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Gender aspects of poverty – the feminization of poverty in Mozambique

© UNICEF Mozambique
Women are disadvantaged in the economy and are predominantly engaged in subsistence agriculture than generates little or no cash.

MAPUTO, Mozambique, 7 April 2011 – Every year on 7 April, Mozambique celebrates National Women’s Day in memory of Josina Machel, a national heroine and freedom fighter who died on that date. The day is a celebration of the nation’s women and a time to acknowledge their contributions to society, promote their rights and support their continued struggle for gender equality. It is also an occasion to take stock of the current situation and reflect on where we are.

According to a forthcoming study* undertaken by UNICEF, poverty reduction in Mozambique has not equally benefitted all segments of the population. Poverty has decreased much more significantly among male-headed households than among female-headed households. This also has implications for orphaned children, as they are more often found in female-headed households.

“We see a clear feminization of poverty in Mozambique,” says Lisa Kurbiel, a Senior Social Policy Specialist at UNICEF, who was closely involved with the study.

“Women are disadvantaged by being more heavily involved in lower-earning areas of the economy, by having fewer opportunities to generate income and by encountering more social obstacles to employment than men,” says Kurbiel.

Recent studies indicate that the trend of feminization of poverty in Mozambique is at least partly due to women being more heavily involved in the agricultural sector than men (89 per cent versus 68 per cent). At the same time, women have less access to education, fewer opportunities for formal employment, lower incomes and fewer opportunities to diversify their income sources. Studies have also shown that female-headed households have reduced ‘social access’ as a consequence of the predominantly patriarchal societal structures in Mozambique.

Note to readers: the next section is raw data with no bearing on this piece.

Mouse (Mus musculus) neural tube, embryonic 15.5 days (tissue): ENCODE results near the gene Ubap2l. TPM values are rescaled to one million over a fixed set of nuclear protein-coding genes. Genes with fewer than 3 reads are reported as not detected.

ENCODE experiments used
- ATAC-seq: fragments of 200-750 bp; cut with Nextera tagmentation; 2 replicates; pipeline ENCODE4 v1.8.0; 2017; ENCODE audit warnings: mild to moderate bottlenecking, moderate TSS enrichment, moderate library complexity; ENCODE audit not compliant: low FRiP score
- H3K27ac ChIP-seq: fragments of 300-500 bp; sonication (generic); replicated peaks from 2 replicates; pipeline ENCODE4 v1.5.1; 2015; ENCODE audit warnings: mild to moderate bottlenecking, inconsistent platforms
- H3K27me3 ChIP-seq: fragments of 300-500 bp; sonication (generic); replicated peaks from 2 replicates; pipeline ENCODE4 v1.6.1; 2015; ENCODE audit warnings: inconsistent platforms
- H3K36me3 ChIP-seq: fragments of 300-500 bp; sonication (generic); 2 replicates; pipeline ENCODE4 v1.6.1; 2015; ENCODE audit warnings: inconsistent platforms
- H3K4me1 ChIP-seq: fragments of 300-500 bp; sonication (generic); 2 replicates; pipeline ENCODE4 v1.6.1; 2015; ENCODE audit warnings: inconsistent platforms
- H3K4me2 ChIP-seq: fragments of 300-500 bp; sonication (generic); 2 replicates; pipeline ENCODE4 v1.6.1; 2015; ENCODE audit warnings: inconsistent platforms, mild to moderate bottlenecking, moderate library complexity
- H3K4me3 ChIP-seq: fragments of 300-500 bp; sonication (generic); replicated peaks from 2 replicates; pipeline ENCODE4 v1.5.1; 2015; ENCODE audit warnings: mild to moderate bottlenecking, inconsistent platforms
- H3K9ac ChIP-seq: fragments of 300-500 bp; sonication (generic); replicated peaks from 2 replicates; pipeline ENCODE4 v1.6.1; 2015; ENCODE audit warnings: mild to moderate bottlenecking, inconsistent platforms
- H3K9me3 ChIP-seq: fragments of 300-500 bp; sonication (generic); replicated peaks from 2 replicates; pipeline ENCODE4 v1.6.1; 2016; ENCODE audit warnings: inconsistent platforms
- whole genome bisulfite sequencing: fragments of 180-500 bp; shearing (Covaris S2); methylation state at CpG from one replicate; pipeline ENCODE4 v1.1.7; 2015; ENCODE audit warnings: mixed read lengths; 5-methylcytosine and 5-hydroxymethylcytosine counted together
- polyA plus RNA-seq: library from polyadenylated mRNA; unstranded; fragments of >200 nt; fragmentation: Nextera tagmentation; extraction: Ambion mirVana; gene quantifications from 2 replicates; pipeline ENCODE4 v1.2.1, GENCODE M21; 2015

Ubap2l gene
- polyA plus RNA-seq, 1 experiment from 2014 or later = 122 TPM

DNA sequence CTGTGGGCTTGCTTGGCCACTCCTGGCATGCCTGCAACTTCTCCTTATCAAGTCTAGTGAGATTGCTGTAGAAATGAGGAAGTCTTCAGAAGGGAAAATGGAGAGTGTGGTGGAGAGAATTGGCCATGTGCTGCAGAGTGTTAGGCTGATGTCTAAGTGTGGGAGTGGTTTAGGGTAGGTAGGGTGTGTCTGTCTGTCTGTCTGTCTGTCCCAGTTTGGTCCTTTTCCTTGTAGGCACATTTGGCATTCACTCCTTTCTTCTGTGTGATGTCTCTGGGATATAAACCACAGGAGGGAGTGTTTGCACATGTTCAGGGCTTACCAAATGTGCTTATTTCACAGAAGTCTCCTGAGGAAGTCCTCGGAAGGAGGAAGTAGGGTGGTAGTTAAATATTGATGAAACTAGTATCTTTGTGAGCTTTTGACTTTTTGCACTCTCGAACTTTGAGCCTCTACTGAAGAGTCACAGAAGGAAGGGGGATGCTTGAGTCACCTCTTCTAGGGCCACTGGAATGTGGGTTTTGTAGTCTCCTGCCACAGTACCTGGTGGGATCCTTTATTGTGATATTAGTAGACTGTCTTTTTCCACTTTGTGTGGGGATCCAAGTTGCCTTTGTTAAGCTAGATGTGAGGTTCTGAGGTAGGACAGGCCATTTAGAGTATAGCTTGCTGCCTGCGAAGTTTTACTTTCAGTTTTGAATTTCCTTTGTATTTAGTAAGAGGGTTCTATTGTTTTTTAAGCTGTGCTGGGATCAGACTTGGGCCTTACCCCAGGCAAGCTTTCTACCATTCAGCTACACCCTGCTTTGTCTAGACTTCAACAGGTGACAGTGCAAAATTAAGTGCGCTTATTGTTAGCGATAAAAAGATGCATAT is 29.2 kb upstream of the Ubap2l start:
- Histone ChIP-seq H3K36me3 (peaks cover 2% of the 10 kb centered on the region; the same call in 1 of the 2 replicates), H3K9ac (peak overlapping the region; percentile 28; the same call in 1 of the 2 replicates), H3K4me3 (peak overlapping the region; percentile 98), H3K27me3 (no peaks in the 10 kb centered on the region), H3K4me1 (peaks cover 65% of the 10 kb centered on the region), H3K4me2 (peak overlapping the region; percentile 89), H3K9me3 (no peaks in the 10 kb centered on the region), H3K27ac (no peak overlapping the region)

© UNICEF Mozambique
Women encounter social obstacles to employment, as men are seen as breadwinners and have easier access to income generating activities.

The trend towards feminization of poverty is supported by the perceptions of change held by male- and female-headed households respectively. A higher proportion of female- than male-headed households believe that their situation has deteriorated over the last five years. At the same time, the perception of deteriorating conditions is more pronounced among rural than among urban female-headed households.

 Women’s participation in the workforce is slightly higher than men’s. Women work primarily in the subsistence agriculture in rural areas, where women make up 62 per cent of the working population, while men predominate in all the other major sectors of the economy, where earning potential is higher. Women in the labor force also have lower educational levels than men, with 15 per cent of men in the workforce having obtained upper primary education or better, compared with only five per cent of women. 

Although women make up the majority of the economically active population, they are predominantly engaged in the agricultural sector, where they are mostly engaged in household production with limited surplus. Where income generating opportunities exist, men tend to be more likely to access these opportunities and derive benefits from them. In urban areas, women are more likely to depend on the informal sector due to low entry requirements and the fact that access to formal jobs is largely controlled by social capital and contacts that favor men.

* ‘Child Poverty and Disparities in Mozambique 2010’. United Nations Mozambique. Forthcoming.

For more information, please contact:

Arild Drivdal, UNICEF Mozambique, tel. (+258) 21 481 100; email: maputo@unicef.org

Gabriel Pereira, UNICEF Mozambique, tel. (+258) 21 481 100; email: maputo@unicef.org

 

 
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